My son Nyles and I walked to school this morning, which was about 10-percent annoying and 90-percent gratifying. Yesterday, as we got ready to drive to work, Nyles expressed an interest in walking to school, and I shut his ass down. It was Monday morning, I was tired, and he wasn't exactly doing the best job of being a good listener, which would have turned a 15-minute walk into 3-hour affair. This morning he was good, and aside from him being distracted by the acorns, garbage trucks, and red/green lights, we had a nice time. That was only the second time we've done that walk, but I may start doing this every day. It saves gas, I don't have to find parking, and I'm sure as he gets older the quality of our conversations will only improve.
The walk was also mildly therapeutic for me. I have been struggling with my emotions since Saturday night--the night before my son Carlton left Marine boot camp. It is funny leading up to the day, I wasn't very emotional at all. I would talk about the occasion like it was just another day in the park. I helped Carlton get ready, we joked about him having to cut his hair, and it never dawned on me that there is an emotional component to all of this.
Saturday I tried to call him via FaceTime and he didn't answer, so I headed to the Wizards/Knicks game, hoping to catch him later. As I was halfway there my wife told me that Carlton tried to call back via FaceTime, so I turned around, came back home and had a 20-minute conversation with him which was excellent. I covered the game, did my journalistic duties, came home, got ready to go to bed, and then it hit me like a Mike Tyson uppercut. I cried and cried and I had to call my father at 2am (he's in Phoenix so thankfully he was wide awake) and he temporarily calmed me down. But all day Sunday and yesterday, I had these 5-10 minute crying fits. Finally last night, Carlton called me to say he had arrived, and that he'd only be able to write (not call) between now and late January. That conversation made me smile, not cry, and I think I will be ok.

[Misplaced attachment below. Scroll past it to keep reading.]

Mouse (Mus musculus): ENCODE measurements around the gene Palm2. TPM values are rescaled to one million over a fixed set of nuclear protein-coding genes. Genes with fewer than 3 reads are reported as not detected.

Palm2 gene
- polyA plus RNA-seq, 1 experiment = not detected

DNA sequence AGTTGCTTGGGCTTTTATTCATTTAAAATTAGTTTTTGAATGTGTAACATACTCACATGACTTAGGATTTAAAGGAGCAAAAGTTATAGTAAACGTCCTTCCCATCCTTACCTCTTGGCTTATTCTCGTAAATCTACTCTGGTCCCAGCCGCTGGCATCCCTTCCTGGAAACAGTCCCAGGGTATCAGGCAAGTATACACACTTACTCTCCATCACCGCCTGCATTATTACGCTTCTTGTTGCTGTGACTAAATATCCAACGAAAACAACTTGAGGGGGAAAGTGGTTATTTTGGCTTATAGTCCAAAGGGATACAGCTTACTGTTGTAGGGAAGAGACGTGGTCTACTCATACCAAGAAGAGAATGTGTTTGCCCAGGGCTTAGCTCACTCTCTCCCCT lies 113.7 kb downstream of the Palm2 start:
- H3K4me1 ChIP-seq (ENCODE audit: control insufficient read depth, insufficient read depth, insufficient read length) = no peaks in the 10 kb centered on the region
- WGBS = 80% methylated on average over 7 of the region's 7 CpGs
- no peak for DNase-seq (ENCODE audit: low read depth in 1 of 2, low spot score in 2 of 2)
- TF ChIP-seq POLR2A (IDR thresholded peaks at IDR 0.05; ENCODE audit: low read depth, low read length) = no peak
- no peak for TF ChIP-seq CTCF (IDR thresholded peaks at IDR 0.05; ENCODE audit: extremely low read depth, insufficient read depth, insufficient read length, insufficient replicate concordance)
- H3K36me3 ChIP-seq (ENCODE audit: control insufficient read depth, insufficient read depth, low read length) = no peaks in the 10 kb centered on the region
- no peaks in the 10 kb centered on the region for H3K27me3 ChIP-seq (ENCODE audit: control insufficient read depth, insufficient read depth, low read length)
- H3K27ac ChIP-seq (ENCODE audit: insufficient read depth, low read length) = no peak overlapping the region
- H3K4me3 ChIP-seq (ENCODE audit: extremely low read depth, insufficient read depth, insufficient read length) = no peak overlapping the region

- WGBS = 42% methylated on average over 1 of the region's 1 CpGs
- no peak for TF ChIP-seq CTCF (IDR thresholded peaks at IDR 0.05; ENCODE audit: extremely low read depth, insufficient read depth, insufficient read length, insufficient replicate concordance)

Back to the therapeutic part of the walk...walking with Nyles--as well as playing and talking with him, make me appreciate the little day-to-day operations of raising a 3-soon-to-be-4 year old. I didn't have that with Carlton, and judging by how quickly things have gone with young Nyles, he'll start shunning me for girls or sports in no time. So the innocence of this morning's walk was very calming. Carlton's innocence will be beat and dragged out of him during boot camp--just like it would have been in college, although in a slightly less harsh way. That's what happens between 18 and 22 right? That's a bitter pill to swallow, but I'm doing it slowly (pause). As I told my wife the other day, being an adult is difficult. It's rewarding, fun and better than being a minor, but man it is difficult sometimes.
My main man Sabin, in our discussion about the demise of Grantland, told me to step up and do more with writing in the sports department, beyond my normal Wizards-related duties. He's stepped up and developed a website and written a new book of fiction. The last time he challenged me, I learned how to swim in 3 months. I already know how to write, I just have to take that leap, or as Herbie Hancock said to Questlove, "walk that stage".